Microsoft Gives Up Its Update War With Users
Recently, it was reported that the upcoming May 2019 Update (AKA Version 1903, Redstone 6, April 2019 update) would be released with a known flaw that could serious problems for users who had external drives connected during the update.
Today, it was reported in a “ComputerWorld” article, that Microsoft is finally giving in to the wishes of its customers and will no longer force Windows 10 Feature Updated down their throats.
In a ComputerWorld article dated 06 May 2019, Preston Gralla writes in an article entitled “Microsoft surrenders in its Windows Update war with consumers“:
…With the upcoming release, Windows won’t automatically install a feature update when it becomes available. Instead, Windows will notify you that it’s available by showing a “Download and install now” message and link in the Windows Update Settings pane. If you don’t want to install it, you can ignore the message. If you want to install it, click the link and follow the instructions. And if you want to wait a while — a few dasta few weeks, a few months — until you can make sure that the update isn’t problematic, you can go ahead and do that. The control, finally, is in your hands.
Well, not completely. There is a caveat. When the version of Windows 10 you’re running reaches “end of service” and Microsoft no longer supports it or issues security updates for it, you’ll have to install the latest feature update. Usually, that’s 18 months after your current Windows version’s release. This makes plenty of sense, and it’s completely analogous to similar issues in public health. Just as it’s vital that people get vaccinations against diseases to protect everyone’s health by ensuring herd immunity, PCs should be protected against malware. If there are lots of unprotected PCs around, they can be used to breed malware or be turned into malicious bots and attack other people’s PCs.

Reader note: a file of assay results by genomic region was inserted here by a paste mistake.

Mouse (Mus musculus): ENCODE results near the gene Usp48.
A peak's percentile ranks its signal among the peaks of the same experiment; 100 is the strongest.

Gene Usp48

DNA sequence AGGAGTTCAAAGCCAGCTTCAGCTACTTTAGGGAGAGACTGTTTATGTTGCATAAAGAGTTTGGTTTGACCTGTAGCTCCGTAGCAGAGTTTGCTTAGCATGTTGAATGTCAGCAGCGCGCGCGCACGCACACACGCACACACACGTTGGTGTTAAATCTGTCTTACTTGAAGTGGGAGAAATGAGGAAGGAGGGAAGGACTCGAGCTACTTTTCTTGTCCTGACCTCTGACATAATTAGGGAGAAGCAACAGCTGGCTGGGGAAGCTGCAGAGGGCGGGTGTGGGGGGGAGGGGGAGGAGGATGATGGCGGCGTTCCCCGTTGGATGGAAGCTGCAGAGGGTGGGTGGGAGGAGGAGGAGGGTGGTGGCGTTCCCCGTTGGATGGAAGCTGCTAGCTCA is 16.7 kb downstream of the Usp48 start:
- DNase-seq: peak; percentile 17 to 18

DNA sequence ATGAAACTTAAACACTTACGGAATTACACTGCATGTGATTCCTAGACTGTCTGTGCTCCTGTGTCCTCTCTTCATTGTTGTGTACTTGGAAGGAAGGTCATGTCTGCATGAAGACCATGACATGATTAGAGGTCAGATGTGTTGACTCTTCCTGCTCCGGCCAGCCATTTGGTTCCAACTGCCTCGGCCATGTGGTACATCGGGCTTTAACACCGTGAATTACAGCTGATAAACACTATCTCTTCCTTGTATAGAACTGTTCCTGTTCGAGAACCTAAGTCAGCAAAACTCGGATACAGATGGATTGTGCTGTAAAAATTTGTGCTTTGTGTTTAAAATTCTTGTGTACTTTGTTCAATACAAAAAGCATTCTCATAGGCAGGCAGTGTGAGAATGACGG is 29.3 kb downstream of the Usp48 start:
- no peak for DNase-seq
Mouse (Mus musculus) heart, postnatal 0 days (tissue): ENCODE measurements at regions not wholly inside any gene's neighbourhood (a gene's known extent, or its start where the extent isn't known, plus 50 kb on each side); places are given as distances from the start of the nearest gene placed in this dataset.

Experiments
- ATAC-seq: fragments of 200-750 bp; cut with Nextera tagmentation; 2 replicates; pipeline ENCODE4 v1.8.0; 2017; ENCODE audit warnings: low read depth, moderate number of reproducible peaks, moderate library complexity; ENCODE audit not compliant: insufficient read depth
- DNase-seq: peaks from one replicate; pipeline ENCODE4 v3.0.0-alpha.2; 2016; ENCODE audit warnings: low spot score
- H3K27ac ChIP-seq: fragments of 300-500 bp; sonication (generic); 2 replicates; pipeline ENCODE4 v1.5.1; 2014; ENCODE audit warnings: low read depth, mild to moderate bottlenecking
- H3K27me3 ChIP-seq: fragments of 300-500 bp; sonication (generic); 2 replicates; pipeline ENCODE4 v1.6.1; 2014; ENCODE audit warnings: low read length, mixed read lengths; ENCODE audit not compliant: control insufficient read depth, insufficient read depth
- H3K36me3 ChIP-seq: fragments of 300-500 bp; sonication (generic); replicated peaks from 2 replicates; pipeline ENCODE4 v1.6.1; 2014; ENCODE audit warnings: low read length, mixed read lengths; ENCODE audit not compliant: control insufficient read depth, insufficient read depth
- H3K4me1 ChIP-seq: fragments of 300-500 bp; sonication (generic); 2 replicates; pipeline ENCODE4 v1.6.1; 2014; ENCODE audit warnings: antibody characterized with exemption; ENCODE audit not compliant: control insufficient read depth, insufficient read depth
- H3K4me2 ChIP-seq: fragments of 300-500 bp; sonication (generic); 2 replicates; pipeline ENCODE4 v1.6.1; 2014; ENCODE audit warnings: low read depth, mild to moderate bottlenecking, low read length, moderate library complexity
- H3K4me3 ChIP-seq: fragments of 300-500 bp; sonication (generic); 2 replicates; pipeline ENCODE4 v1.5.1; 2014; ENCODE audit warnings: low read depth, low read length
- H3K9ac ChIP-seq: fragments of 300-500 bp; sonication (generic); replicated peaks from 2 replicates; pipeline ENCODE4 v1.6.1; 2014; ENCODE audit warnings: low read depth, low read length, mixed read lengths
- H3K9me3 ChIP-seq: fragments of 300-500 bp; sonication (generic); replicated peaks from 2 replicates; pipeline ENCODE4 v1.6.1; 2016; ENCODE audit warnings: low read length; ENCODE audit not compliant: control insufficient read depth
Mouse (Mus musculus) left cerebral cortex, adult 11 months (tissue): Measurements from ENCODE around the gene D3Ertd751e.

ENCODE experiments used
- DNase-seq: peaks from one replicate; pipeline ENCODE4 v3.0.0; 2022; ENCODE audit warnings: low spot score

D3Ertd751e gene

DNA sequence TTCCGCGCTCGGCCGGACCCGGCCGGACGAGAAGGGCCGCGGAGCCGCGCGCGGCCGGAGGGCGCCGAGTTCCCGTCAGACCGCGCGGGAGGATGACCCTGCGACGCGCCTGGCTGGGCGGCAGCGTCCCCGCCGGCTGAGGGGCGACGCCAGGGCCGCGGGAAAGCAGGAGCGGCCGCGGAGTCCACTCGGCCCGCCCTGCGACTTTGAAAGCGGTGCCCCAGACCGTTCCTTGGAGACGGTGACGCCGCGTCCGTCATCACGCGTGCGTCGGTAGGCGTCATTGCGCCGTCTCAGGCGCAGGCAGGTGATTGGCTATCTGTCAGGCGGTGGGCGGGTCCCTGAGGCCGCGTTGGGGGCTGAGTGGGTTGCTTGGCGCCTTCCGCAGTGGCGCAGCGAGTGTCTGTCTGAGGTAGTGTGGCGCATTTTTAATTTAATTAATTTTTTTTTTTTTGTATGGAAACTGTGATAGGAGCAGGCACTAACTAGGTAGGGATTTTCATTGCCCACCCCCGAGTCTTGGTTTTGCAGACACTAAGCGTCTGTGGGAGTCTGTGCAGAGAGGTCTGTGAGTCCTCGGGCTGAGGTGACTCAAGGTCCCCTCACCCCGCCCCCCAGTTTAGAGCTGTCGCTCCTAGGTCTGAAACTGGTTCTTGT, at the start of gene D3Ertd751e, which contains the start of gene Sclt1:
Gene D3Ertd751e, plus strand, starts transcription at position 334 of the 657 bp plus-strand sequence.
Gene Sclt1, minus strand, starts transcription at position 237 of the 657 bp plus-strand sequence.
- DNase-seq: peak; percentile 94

Note that you’ll still have to install the small patches Microsoft issues every month. That’s because they are often security updates, and everyone should have them. However, Microsoft has agreed to give you some control over when they’re installed. You’ll be able to delay them for up to 35 days…
We think it’s about time that Microsoft allowed users to delay feature (version) updates given that Windows 10 Version updates have been plagued with bugs and sometimes serious issues that have caused many Windows 10 users serious problems.
For instance, early adapters of the April 2018 Update (Version 1803) experienced BSODs and even bricked some machines. Then, the October 2018 Update (Version 1809) was infamously flawed from the get-go with early adopters reporting the update erased files and folders on their machines which they were not able to recover. It was so bad that Microsoft suspended the update from October 5 until November 13 while they fixed the bugs and flaws in the update that caused some users big problems. So the “October 2018” update really wasn’t fully released until November 2018. And even so, it was the least installed Windows 10 update as Microsoft put the update in the “very slow” lane. As of today, with Version 1903 looming, less than 30% of all Windows 10 users are running Windows 10 Version 1809.
It’s about time that Microsoft stops forcing users to install version updates. We don’t think Microsoft needs to be sending two new version updates a year anyway. But putting users in charge of their own Windows 10 computers for the first time, makes a lot of sense. Now users can choose when to install the version updates – or not install them at all. However, Windows 10 users will still have to install version updates before then end-of-life cycle of the version they’re using. Windows 10 versions have a life-cycle of approximately 18 months.
Our advice is to hold off installing version updates until enough Windows 10 users have installed the version update, that you can be fairly certain that the version update isn’t buggy and flawed. In other words, let the risk takers take the risk. And when its finally clear the version update is stable and free from major bugs and flaws, then install it.
Hats off to Microsoft for this consumer-friendly decision – as belated as it may be.